By 1928 his good looks had made him into a leading man, playing opposite such stars as Pola Negri, Marion Davies and Joan Crawford. He grew a thin mustache which amplified his suave appearance. One of his most popular films was Our Dancing Daughters, the second time he was paired with Joan Crawford, and also starring John Mack Brown, Anita Page and Dorothy Sebastian. Although Crawford and Brown are the true leads in the story, Nils has an excellent part as Beatrice's husband, Norman, who becomes very jealous and angry when she continues her friendship with her wild, partying friends following their marriage. Cast opposite Greta Garbo as the Wild Orchids, he had a meaty role as the tempting Javenese Prince De Gace. Adapted from a story aptly entitled "Heat" by John Colton. Photoplay said, "Here is a role that will push the young Swedish actor up close to stardom. To it he lends something of the charm and poise of Valentino." The reviewer's comparison to Valentino is on target. Actually, Asther exuded a sophistication that was never associated with Valentino. Nils and Greta had known each other in Sweden, and finding themselves relatively new to a foreign land obvious spent a great deal of time together, visiting a friend's ranch outside Hollywood where they could relax and ride horses together, climbing, or swimming at Lake Arrowhead.[3]


With the arrival of sound in movies, Asther took diction and voice lessons to minimize his accent, and was generally cast in roles where an accent wasn't a problem, such as the Chinese General Yen in The Bitter Tea of General Yen.[1] Between 1935 and 1940 he was forced to work in England after an alleged breach of contract led to a studio-based blacklist.[4] He made six films there. He returned to Hollywood in 1940, and although he made another 19 films up until 1949, his career was never the same, appearing mostly in supporting or smaller roles. In the early 1950s he tried to restart his career in Television, but managed only to secure roles in a few episodes of minor TV series.[1]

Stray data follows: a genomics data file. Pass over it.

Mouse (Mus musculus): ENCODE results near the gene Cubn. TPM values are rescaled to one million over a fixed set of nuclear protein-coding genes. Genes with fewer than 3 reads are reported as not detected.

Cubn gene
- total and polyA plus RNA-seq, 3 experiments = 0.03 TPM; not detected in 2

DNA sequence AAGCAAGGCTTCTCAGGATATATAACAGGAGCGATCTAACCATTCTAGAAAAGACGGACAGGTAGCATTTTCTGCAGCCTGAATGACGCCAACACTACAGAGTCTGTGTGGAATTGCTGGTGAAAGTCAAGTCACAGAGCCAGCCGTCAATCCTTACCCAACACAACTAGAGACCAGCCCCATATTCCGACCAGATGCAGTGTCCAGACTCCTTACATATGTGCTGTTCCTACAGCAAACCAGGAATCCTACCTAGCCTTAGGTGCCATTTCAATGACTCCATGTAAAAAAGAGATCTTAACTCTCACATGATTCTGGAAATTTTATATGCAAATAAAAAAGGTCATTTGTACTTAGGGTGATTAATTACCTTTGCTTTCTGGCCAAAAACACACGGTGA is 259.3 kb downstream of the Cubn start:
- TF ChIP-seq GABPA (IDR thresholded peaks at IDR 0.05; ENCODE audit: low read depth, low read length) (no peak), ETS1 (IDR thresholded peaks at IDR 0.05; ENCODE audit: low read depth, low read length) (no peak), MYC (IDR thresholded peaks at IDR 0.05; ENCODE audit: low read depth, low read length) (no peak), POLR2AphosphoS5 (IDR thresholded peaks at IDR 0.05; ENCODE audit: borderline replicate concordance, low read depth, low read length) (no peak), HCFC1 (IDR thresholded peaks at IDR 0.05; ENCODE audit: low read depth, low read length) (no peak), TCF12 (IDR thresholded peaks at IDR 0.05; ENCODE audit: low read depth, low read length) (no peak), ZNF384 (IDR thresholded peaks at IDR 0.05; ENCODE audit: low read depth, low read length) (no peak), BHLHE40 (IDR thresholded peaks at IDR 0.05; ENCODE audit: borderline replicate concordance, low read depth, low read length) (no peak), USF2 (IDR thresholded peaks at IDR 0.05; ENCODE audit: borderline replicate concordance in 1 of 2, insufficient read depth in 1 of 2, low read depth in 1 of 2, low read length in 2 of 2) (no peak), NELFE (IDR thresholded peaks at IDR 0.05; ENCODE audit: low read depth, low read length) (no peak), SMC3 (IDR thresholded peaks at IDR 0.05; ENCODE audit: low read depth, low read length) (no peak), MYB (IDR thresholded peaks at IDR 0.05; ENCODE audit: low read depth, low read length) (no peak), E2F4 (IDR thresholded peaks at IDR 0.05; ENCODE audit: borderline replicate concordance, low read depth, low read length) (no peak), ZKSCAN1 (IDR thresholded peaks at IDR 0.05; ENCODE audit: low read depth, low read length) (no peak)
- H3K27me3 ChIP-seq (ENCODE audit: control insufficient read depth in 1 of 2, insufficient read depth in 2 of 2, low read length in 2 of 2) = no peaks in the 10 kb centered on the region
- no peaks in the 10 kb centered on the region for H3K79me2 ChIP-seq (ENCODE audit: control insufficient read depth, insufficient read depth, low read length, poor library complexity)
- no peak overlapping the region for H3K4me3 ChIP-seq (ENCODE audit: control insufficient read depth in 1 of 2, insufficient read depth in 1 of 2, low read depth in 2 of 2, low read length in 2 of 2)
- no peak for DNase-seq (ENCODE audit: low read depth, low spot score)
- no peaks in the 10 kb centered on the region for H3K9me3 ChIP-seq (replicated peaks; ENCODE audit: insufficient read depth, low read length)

In 1958[5] he returned to Sweden, almost destitute. He managed to get an engagement with a local theatre and had four film roles in Sweden and Denmark before finally giving up on acting in 1963 and devoting his time to painting.[1]


During Nils lifetime it was a stigma to be gay. He grew up in a deeply religious Victorian home, thinking homosexuality was a sin and society viewed homosexuality as a disease. In Sweden it was called "unnatural fornication." While sexual relations between adults of the same sex were legalized in 1944, the medical classification of homosexuality as a form of mental disorder persisted until 1979.

The theatrical community and the film industry in the 1920s accepted gay actors with little reservation, always provided they remained discreet about their sexual orientation and there was no public suggestion of impropriety.[6] Nils Asther was unabashedly gay, to the point where he proposed marriage to Greta Garbo to hide the true nature of his sexual preferences. "Sailor” was a favored term for Greta Garbo's male, gay/bisexual friends. In 1929 during filming on location in Catalina filming The Single Standard with Nils Asther, she was overheard berating the actor for grabbing her so roughly. “I'm not one of your sailors,” she reminded him.[7]